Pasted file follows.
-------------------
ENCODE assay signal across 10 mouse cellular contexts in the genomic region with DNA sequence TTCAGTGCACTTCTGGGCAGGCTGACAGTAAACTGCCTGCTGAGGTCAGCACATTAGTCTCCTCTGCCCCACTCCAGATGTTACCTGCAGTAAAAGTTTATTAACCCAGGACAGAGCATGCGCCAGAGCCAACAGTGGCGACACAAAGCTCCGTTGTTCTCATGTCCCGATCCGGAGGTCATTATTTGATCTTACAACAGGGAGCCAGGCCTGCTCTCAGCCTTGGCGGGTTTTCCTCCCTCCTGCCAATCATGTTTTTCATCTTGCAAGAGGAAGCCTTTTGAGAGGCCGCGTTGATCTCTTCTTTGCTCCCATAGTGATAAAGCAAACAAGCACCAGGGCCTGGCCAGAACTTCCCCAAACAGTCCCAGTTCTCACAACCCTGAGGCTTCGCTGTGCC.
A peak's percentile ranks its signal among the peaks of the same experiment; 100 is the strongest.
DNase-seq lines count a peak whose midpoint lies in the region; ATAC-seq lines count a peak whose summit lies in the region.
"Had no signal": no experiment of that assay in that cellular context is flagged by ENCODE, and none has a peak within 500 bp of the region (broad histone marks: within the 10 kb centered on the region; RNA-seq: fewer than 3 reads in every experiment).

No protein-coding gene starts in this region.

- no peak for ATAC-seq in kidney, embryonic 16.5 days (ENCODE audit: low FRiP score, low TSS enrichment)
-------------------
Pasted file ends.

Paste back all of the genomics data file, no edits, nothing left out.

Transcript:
ENCODE assay signal across 10 mouse cellular contexts in the genomic region with DNA sequence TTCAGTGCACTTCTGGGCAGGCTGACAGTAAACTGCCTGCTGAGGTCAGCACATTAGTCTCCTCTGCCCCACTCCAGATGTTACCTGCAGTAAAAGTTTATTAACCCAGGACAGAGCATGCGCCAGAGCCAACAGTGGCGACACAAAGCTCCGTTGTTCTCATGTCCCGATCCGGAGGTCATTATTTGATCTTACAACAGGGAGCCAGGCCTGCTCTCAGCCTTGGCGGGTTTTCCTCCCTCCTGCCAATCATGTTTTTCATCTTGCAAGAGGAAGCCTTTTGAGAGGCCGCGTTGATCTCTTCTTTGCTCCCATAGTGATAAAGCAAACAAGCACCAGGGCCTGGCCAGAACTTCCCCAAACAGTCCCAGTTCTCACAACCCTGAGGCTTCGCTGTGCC.
A peak's percentile ranks its signal among the peaks of the same experiment; 100 is the strongest.
DNase-seq lines count a peak whose midpoint lies in the region; ATAC-seq lines count a peak whose summit lies in the region.
"Had no signal": no experiment of that assay in that cellular context is flagged by ENCODE, and none has a peak within 500 bp of the region (broad histone marks: within the 10 kb centered on the region; RNA-seq: fewer than 3 reads in every experiment).

No protein-coding gene starts in this region.

- no peak for ATAC-seq in kidney, embryonic 16.5 days (ENCODE audit: low FRiP score, low TSS enrichment)